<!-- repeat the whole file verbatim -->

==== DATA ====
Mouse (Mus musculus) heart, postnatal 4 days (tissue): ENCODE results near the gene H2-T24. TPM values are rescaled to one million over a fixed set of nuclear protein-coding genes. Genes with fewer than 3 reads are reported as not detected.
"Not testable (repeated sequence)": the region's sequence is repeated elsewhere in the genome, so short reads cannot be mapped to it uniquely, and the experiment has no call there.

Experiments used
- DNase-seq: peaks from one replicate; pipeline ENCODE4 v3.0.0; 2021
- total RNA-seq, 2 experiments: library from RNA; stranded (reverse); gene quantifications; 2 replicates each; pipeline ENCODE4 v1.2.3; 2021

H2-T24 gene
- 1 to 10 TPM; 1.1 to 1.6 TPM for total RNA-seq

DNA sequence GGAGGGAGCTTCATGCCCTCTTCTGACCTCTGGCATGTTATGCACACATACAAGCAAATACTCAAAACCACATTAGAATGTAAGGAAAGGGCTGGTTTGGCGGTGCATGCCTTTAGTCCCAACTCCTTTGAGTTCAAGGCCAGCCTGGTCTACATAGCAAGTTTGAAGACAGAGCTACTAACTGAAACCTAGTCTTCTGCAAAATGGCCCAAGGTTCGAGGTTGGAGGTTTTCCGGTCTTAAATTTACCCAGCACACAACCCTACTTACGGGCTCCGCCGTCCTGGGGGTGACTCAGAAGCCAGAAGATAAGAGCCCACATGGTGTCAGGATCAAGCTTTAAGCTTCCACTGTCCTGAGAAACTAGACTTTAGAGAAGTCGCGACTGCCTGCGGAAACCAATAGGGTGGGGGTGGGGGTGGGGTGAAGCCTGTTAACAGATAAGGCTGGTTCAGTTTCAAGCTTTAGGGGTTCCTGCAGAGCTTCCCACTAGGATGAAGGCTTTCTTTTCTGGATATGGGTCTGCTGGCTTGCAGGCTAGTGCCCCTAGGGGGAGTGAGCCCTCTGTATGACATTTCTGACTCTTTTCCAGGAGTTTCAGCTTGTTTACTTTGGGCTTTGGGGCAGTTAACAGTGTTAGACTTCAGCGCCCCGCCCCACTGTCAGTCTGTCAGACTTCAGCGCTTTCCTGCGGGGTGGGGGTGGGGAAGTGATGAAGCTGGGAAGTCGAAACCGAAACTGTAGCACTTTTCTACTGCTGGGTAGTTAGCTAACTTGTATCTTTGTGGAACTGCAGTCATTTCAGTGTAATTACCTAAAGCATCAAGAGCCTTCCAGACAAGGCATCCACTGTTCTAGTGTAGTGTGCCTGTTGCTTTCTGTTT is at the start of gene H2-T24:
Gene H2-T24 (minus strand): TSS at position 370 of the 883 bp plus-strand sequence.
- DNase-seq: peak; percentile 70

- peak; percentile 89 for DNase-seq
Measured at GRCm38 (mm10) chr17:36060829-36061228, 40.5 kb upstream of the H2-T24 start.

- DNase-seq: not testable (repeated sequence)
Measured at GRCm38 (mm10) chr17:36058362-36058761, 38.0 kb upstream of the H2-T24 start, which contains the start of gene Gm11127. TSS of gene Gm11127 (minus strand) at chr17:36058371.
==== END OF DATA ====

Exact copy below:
Mouse (Mus musculus) heart, postnatal 4 days (tissue): ENCODE results near the gene H2-T24. TPM values are rescaled to one million over a fixed set of nuclear protein-coding genes. Genes with fewer than 3 reads are reported as not detected.
"Not testable (repeated sequence)": the region's sequence is repeated elsewhere in the genome, so short reads cannot be mapped to it uniquely, and the experiment has no call there.

Experiments used
- DNase-seq: peaks from one replicate; pipeline ENCODE4 v3.0.0; 2021
- total RNA-seq, 2 experiments: library from RNA; stranded (reverse); gene quantifications; 2 replicates each; pipeline ENCODE4 v1.2.3; 2021

H2-T24 gene
- 1 to 10 TPM; 1.1 to 1.6 TPM for total RNA-seq

DNA sequence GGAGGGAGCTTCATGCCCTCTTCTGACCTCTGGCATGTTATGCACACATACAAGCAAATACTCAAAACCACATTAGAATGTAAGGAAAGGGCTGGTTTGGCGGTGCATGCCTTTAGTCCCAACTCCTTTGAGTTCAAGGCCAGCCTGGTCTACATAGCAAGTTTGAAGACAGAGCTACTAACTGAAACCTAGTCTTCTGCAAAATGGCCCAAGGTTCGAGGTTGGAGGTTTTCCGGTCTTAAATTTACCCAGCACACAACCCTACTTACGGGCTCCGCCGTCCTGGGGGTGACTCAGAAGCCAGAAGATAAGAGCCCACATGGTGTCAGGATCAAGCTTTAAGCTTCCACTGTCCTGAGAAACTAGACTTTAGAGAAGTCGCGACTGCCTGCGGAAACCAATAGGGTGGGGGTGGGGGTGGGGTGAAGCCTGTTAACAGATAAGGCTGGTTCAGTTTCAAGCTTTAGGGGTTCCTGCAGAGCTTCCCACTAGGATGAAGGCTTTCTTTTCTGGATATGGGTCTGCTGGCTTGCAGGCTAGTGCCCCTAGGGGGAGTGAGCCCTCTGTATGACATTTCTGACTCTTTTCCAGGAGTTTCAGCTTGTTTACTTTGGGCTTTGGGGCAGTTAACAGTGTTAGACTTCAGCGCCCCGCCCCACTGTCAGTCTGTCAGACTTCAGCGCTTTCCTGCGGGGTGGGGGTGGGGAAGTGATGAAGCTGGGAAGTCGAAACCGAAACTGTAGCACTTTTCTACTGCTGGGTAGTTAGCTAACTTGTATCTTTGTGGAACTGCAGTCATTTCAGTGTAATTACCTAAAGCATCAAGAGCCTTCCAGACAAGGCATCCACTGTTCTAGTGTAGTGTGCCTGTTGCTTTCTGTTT is at the start of gene H2-T24:
Gene H2-T24 (minus strand): TSS at position 370 of the 883 bp plus-strand sequence.
- DNase-seq: peak; percentile 70

- peak; percentile 89 for DNase-seq
Measured at GRCm38 (mm10) chr17:36060829-36061228, 40.5 kb upstream of the H2-T24 start.

- DNase-seq: not testable (repeated sequence)
Measured at GRCm38 (mm10) chr17:36058362-36058761, 38.0 kb upstream of the H2-T24 start, which contains the start of gene Gm11127. TSS of gene Gm11127 (minus strand) at chr17:36058371.